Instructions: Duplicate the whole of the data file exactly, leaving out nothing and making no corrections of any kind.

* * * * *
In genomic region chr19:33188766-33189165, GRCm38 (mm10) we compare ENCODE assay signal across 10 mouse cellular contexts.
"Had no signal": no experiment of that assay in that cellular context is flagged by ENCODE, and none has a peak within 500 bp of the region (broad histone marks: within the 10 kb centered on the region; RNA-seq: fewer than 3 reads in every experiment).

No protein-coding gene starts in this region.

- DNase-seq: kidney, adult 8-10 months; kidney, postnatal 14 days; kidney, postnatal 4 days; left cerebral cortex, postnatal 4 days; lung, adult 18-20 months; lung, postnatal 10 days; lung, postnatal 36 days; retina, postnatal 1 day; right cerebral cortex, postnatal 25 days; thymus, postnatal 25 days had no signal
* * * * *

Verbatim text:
In genomic region chr19:33188766-33189165, GRCm38 (mm10) we compare ENCODE assay signal across 10 mouse cellular contexts.
"Had no signal": no experiment of that assay in that cellular context is flagged by ENCODE, and none has a peak within 500 bp of the region (broad histone marks: within the 10 kb centered on the region; RNA-seq: fewer than 3 reads in every experiment).

No protein-coding gene starts in this region.

- DNase-seq: kidney, adult 8-10 months; kidney, postnatal 14 days; kidney, postnatal 4 days; left cerebral cortex, postnatal 4 days; lung, adult 18-20 months; lung, postnatal 10 days; lung, postnatal 36 days; retina, postnatal 1 day; right cerebral cortex, postnatal 25 days; thymus, postnatal 25 days had no signal